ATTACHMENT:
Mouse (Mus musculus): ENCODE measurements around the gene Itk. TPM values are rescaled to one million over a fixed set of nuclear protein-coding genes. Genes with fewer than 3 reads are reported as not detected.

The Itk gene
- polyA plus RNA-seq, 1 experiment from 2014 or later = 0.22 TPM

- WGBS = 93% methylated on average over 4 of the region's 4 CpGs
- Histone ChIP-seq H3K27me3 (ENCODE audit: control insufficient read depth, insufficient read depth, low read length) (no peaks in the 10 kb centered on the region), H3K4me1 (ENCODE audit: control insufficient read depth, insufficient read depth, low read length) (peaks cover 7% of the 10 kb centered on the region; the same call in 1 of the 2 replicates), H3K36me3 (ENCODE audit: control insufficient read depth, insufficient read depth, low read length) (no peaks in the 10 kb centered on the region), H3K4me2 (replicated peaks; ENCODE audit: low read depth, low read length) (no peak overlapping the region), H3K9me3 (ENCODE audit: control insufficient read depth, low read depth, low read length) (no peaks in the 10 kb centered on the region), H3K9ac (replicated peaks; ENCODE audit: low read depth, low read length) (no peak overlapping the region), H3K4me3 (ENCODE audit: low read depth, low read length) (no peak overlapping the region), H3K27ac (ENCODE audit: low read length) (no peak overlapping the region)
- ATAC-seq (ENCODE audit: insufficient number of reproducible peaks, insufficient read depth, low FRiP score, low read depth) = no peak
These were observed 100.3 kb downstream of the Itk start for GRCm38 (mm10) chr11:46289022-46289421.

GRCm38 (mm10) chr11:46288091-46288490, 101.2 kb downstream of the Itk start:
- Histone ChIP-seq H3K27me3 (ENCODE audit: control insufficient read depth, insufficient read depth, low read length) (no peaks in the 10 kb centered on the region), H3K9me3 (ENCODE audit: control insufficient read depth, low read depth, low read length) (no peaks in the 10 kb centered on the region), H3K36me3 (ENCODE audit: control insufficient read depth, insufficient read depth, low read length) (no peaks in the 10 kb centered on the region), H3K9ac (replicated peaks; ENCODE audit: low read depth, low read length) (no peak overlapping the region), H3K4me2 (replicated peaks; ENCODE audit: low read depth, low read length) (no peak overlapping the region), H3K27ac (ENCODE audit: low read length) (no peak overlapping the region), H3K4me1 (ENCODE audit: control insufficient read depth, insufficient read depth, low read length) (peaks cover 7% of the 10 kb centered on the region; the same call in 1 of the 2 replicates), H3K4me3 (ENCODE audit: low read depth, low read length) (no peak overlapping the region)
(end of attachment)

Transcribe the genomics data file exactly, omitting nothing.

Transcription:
Mouse (Mus musculus): ENCODE measurements around the gene Itk. TPM values are rescaled to one million over a fixed set of nuclear protein-coding genes. Genes with fewer than 3 reads are reported as not detected.

The Itk gene
- polyA plus RNA-seq, 1 experiment from 2014 or later = 0.22 TPM

- WGBS = 93% methylated on average over 4 of the region's 4 CpGs
- Histone ChIP-seq H3K27me3 (ENCODE audit: control insufficient read depth, insufficient read depth, low read length) (no peaks in the 10 kb centered on the region), H3K4me1 (ENCODE audit: control insufficient read depth, insufficient read depth, low read length) (peaks cover 7% of the 10 kb centered on the region; the same call in 1 of the 2 replicates), H3K36me3 (ENCODE audit: control insufficient read depth, insufficient read depth, low read length) (no peaks in the 10 kb centered on the region), H3K4me2 (replicated peaks; ENCODE audit: low read depth, low read length) (no peak overlapping the region), H3K9me3 (ENCODE audit: control insufficient read depth, low read depth, low read length) (no peaks in the 10 kb centered on the region), H3K9ac (replicated peaks; ENCODE audit: low read depth, low read length) (no peak overlapping the region), H3K4me3 (ENCODE audit: low read depth, low read length) (no peak overlapping the region), H3K27ac (ENCODE audit: low read length) (no peak overlapping the region)
- ATAC-seq (ENCODE audit: insufficient number of reproducible peaks, insufficient read depth, low FRiP score, low read depth) = no peak
These were observed 100.3 kb downstream of the Itk start for GRCm38 (mm10) chr11:46289022-46289421.

GRCm38 (mm10) chr11:46288091-46288490, 101.2 kb downstream of the Itk start:
- Histone ChIP-seq H3K27me3 (ENCODE audit: control insufficient read depth, insufficient read depth, low read length) (no peaks in the 10 kb centered on the region), H3K9me3 (ENCODE audit: control insufficient read depth, low read depth, low read length) (no peaks in the 10 kb centered on the region), H3K36me3 (ENCODE audit: control insufficient read depth, insufficient read depth, low read length) (no peaks in the 10 kb centered on the region), H3K9ac (replicated peaks; ENCODE audit: low read depth, low read length) (no peak overlapping the region), H3K4me2 (replicated peaks; ENCODE audit: low read depth, low read length) (no peak overlapping the region), H3K27ac (ENCODE audit: low read length) (no peak overlapping the region), H3K4me1 (ENCODE audit: control insufficient read depth, insufficient read depth, low read length) (peaks cover 7% of the 10 kb centered on the region; the same call in 1 of the 2 replicates), H3K4me3 (ENCODE audit: low read depth, low read length) (no peak overlapping the region)